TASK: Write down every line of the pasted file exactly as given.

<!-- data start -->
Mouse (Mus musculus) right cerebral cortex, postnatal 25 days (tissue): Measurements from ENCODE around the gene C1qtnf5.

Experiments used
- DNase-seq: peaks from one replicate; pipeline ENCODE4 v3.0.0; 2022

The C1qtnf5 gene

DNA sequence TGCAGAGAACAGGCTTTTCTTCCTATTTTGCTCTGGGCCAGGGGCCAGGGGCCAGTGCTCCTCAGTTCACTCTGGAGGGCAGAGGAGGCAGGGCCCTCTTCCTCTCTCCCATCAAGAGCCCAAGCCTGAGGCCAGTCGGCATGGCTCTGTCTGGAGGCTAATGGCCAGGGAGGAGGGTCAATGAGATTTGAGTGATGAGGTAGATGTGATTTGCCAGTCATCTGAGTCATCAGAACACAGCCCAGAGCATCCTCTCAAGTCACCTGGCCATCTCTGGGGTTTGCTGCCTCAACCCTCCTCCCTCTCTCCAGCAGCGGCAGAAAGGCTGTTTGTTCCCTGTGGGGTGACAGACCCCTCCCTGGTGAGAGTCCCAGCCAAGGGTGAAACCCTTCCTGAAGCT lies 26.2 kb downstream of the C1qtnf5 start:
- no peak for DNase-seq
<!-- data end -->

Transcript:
Mouse (Mus musculus) right cerebral cortex, postnatal 25 days (tissue): Measurements from ENCODE around the gene C1qtnf5.

Experiments used
- DNase-seq: peaks from one replicate; pipeline ENCODE4 v3.0.0; 2022

The C1qtnf5 gene

DNA sequence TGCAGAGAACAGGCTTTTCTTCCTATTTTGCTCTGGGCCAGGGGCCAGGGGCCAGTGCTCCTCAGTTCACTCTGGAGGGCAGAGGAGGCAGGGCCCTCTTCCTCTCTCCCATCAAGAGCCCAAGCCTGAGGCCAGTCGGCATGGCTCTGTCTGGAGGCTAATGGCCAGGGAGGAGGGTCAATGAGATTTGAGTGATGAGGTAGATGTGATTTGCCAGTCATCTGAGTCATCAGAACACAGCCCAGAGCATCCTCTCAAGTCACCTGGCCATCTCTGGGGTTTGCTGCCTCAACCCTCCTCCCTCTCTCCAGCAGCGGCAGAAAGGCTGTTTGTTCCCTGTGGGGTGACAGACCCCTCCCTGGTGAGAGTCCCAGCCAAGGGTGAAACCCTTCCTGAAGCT lies 26.2 kb downstream of the C1qtnf5 start:
- no peak for DNase-seq